How to select dishes for a place setting

There are usually three ways that people come into possession of full sets of dinnerware: register for them, inherit them, or purchase them.

Many of us have combinations of items we've acquired over the years. We have sets that once belonged to family members, now missing random pieces. We have plates we've picked up at antique shops and garage sales. We have mugs from office Secret Santa gift exchanges. If it's time to make an investment in matching dinnerware in a style you've chosen yourself, here is a rare opportunity to consider exactly what you want.

Some dinnerware is sold as place settings—for example: dinner plate, salad plate, cereal bowl, and mug—and the pricing works to your advantage if you buy the settings that the manufacturer or retailer has defined. Some dinnerware is sold open stock, which means that you can assemble whatever combinations of pieces you wish. In some cases the predefined settings include pieces you would seldom or never use, but at least this saves you the trouble of having to make too many decisions. And as dinnerware shoppers quickly discover, the number of decisions to make (brand, style, glaze color, which items, how many of each, etc.) can be vast.

Dinnerware taxonomy

All the types of food you serve will have to be accommodated by the settings you assemble. Which pieces do you need?

Type of plate/bowl What it can be used for
Dinner plate (~10-11") Primary plate at any full meal
Salad plate (~8") Lunch, salad, appetizer, dessert
Bread or side plate (~6") Bread, dessert, saucer
Pasta bowl (~10", shallow) Primary plate for pasta, stew, chili, etc.
Soup bowl (~7-8", shallow) Soup, salad, cereal
Cereal bowl (~6", deep) Cereal, soup
Dessert bowl (~4", shallow) Fruit, ice cream
Mug Any beverage, hot or cold
Cup & saucer Coffee or tea


The most universally useful pieces on this list are the dinner plate, salad plate, and cereal bowl, because for everyday purposes there are very few foods that cannot be served on/in one of them. If your household doesn’t consume much cereal but does like soup, you can substitute a soup bowl for the cereal bowl. If most of your dinners are one-pot concoctions in sauce, you can add a pasta bowl or substitute it for the dinner plate.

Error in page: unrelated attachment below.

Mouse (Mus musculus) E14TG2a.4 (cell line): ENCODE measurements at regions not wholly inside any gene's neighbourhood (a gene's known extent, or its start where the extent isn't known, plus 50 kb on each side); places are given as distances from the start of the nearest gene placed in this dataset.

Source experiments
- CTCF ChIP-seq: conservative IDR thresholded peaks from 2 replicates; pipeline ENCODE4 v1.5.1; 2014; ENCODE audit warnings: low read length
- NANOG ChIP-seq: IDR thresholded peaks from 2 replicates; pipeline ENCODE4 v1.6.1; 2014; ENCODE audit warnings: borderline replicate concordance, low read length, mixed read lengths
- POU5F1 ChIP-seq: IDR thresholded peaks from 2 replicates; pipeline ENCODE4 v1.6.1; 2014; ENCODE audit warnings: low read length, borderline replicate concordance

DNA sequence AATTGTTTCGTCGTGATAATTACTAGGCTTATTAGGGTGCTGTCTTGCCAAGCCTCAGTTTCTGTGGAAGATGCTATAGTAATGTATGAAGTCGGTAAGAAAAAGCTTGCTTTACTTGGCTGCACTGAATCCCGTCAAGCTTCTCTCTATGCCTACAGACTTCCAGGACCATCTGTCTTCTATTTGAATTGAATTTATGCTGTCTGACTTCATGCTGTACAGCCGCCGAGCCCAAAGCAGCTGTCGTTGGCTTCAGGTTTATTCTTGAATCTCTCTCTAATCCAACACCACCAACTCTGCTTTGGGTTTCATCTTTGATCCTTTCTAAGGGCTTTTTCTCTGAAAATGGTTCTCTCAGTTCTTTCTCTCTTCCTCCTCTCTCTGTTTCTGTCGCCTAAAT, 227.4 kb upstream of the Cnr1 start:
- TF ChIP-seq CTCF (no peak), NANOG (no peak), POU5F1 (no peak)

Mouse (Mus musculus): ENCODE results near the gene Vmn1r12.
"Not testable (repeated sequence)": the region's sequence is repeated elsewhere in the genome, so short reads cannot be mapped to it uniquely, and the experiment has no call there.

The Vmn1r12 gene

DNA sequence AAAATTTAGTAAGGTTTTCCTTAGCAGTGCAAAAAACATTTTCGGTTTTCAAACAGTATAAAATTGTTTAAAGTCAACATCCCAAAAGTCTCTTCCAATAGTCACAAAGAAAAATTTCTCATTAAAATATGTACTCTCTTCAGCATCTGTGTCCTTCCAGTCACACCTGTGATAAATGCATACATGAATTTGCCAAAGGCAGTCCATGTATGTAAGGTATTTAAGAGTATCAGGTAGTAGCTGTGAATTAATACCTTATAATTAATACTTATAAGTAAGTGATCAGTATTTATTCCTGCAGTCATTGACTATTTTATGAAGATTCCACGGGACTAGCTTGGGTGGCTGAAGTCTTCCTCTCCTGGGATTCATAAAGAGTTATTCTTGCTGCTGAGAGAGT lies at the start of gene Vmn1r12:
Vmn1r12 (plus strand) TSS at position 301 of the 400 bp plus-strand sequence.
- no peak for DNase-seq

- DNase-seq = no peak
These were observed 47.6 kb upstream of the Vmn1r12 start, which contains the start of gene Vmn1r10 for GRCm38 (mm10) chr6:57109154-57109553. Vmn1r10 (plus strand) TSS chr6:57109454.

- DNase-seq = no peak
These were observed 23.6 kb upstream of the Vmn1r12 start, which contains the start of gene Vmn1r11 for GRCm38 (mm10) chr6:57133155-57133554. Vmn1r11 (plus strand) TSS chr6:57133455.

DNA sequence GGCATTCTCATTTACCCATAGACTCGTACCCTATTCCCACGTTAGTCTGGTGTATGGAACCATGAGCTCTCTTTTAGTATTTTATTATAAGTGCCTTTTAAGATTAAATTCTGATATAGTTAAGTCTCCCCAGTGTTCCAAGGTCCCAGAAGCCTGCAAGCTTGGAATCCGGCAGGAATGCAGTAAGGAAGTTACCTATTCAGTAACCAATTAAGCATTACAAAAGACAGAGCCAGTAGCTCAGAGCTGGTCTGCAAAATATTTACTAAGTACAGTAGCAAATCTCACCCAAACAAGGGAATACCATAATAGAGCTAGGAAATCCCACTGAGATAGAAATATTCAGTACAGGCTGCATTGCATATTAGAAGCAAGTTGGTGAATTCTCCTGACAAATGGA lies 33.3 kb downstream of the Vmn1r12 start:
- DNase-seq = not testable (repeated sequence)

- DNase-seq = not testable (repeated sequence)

Some items are handy serving pieces even if you don’t need one for every guest. A pasta bowl, for example, is a useful small serving bowl, and a dessert bowl can hold chutney or olives.

How many place settings?

How many people normally dine at your table? That can be a good number to start with.

What’s the largest group you may find yourself entertaining on, say, Thanksgiving? That’s also a useful number.

If you are purchasing by the piece rather than by the setting, take advantage of the opportunity to get more of the most useful items (such as salad plates, which you can also use for breakfast, lunch, and dessert) and fewer of the ones you don't expect to use as often. 

Think ahead

If you have decided that all your dinnerware must be exactly the same style and color, which is a reasonable expectation (and possibly why you are making this purchase in the first place), be prepared for the likelihood that your exact style and color may not be available several years from now when you go shopping for pieces to replace the ones that have broken. If you must have complete matching settings, you may want to purchase a few extras while you can.

Alternatively, many styles of dinnerware are available in complementary glaze colors that can be combined in attractive ways. If you are willing to mix things up a little on your table, you will have more replacement options going forward. Many makers add new styles and glazes to their lines every few years, so you will also find that it’s easier to give your table a fresh look by adding a new style or color to your existing set.